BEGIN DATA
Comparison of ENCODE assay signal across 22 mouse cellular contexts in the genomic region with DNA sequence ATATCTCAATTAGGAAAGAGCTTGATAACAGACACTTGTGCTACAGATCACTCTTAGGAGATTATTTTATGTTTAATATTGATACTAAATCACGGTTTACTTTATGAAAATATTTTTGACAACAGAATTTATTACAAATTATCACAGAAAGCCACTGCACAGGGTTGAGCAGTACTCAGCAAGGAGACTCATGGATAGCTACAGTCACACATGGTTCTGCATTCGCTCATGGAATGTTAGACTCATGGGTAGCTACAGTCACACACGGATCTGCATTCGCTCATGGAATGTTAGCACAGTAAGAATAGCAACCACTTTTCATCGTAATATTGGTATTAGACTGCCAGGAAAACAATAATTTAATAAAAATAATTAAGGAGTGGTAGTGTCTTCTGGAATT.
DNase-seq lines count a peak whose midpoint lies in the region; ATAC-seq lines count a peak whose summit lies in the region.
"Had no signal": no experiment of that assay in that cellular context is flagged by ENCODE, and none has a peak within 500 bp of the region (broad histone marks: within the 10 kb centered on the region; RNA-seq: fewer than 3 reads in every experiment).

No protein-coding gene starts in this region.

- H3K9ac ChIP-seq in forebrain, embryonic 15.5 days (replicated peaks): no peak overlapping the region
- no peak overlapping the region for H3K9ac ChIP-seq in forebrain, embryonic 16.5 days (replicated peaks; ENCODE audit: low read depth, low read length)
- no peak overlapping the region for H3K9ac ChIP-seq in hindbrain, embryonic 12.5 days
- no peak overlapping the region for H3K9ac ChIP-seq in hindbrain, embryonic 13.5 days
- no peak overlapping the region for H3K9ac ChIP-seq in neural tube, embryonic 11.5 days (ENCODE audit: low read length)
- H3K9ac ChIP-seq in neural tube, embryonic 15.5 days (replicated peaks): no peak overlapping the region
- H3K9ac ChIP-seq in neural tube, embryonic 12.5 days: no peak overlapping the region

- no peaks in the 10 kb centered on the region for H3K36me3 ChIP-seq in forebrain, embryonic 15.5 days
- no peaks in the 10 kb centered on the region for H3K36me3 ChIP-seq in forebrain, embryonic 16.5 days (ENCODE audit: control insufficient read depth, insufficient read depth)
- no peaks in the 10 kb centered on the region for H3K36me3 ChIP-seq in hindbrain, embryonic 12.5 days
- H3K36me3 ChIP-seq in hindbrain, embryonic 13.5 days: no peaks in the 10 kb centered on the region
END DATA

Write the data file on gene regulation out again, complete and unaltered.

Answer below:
Comparison of ENCODE assay signal across 22 mouse cellular contexts in the genomic region with DNA sequence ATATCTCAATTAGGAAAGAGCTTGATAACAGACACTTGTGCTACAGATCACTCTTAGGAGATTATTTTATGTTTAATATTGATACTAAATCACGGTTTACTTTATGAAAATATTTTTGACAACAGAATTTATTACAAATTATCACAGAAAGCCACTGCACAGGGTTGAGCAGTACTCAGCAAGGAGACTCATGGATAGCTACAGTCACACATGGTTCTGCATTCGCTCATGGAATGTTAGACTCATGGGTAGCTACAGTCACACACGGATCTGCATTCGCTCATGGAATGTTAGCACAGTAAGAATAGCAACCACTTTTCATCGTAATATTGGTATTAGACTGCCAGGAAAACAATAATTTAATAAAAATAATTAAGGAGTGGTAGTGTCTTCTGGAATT.
DNase-seq lines count a peak whose midpoint lies in the region; ATAC-seq lines count a peak whose summit lies in the region.
"Had no signal": no experiment of that assay in that cellular context is flagged by ENCODE, and none has a peak within 500 bp of the region (broad histone marks: within the 10 kb centered on the region; RNA-seq: fewer than 3 reads in every experiment).

No protein-coding gene starts in this region.

- H3K9ac ChIP-seq in forebrain, embryonic 15.5 days (replicated peaks): no peak overlapping the region
- no peak overlapping the region for H3K9ac ChIP-seq in forebrain, embryonic 16.5 days (replicated peaks; ENCODE audit: low read depth, low read length)
- no peak overlapping the region for H3K9ac ChIP-seq in hindbrain, embryonic 12.5 days
- no peak overlapping the region for H3K9ac ChIP-seq in hindbrain, embryonic 13.5 days
- no peak overlapping the region for H3K9ac ChIP-seq in neural tube, embryonic 11.5 days (ENCODE audit: low read length)
- H3K9ac ChIP-seq in neural tube, embryonic 15.5 days (replicated peaks): no peak overlapping the region
- H3K9ac ChIP-seq in neural tube, embryonic 12.5 days: no peak overlapping the region

- no peaks in the 10 kb centered on the region for H3K36me3 ChIP-seq in forebrain, embryonic 15.5 days
- no peaks in the 10 kb centered on the region for H3K36me3 ChIP-seq in forebrain, embryonic 16.5 days (ENCODE audit: control insufficient read depth, insufficient read depth)
- no peaks in the 10 kb centered on the region for H3K36me3 ChIP-seq in hindbrain, embryonic 12.5 days
- H3K36me3 ChIP-seq in hindbrain, embryonic 13.5 days: no peaks in the 10 kb centered on the region